Beirut - The Flying Club Cup Album Review
The Flying Club Cup
Beirut's Gulag Orkestar was one of 2006's best albums - a debut full of promise and mould-breaking folk rock that drew from hundreds of years of Balkan folk, Baroque and an acute indie ethic. The follow-up has come remarkably quickly, and there is some concern that the speed of the success has gone to Zach Condon's head. The Glastonbury performance this year was weak and erratic. And now, to the mix, comes a passion for the French cabaret chanson.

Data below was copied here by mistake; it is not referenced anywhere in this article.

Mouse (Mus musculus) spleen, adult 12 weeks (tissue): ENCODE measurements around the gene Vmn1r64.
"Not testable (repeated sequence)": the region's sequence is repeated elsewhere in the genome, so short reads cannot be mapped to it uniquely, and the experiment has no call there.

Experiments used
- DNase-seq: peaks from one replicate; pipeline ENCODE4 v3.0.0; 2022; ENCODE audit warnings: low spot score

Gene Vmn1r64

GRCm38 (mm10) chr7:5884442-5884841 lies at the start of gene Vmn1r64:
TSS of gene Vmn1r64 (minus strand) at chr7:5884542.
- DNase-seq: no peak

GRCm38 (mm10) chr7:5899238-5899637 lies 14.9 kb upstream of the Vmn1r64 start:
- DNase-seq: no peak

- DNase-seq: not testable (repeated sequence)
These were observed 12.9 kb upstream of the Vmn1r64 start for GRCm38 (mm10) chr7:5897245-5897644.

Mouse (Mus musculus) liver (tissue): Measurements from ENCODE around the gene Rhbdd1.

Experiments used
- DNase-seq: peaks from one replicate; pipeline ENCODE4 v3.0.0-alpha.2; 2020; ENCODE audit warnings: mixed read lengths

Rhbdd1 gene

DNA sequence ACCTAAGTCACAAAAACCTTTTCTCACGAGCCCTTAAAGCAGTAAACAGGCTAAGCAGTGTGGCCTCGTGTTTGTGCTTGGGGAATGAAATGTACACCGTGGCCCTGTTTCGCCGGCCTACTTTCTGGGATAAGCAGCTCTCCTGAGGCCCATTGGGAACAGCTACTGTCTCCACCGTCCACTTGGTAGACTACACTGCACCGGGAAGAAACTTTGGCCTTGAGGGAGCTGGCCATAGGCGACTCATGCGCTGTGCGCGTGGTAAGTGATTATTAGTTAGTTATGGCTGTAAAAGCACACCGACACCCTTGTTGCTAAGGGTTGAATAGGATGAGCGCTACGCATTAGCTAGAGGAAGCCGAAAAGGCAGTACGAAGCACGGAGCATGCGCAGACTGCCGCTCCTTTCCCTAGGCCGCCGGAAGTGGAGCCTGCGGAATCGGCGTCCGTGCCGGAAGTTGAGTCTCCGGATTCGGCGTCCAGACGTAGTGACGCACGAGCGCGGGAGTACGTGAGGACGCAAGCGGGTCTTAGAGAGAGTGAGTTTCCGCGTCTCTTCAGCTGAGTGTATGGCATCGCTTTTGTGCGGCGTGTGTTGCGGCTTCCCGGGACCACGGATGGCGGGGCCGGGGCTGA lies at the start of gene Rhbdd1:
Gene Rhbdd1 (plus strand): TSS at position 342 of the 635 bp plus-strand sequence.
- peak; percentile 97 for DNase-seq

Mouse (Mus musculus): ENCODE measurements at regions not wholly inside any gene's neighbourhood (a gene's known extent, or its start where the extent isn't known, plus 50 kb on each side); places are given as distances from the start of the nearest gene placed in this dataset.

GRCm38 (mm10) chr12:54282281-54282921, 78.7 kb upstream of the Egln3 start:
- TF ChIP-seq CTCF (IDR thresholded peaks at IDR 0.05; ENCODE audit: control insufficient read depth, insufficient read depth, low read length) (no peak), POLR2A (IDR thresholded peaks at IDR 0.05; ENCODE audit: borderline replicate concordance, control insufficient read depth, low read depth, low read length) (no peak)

The Flying Club Cup is still expressive and full of lush melody, but it's rarely expansive and often repetitive. And that's despite the waltzes, the jazz, and the music of the steppes running throughout. However, it is only in reference to its predecessor that a criticism can be found - The Flying Cub Cup is a lovely album, full of great ideas, delivered more tamely but still beautifully. The feel of musical theatre is strong, with Condon's voice soaring impressively, like a less fragile Thom Yorke. The album's standout song is Cliquot, a romantic exotic masterpiece. Who'd have expected a young American to make the old music of Paris and the Balkans so giddily contemporary, so satisfying for an indie audience?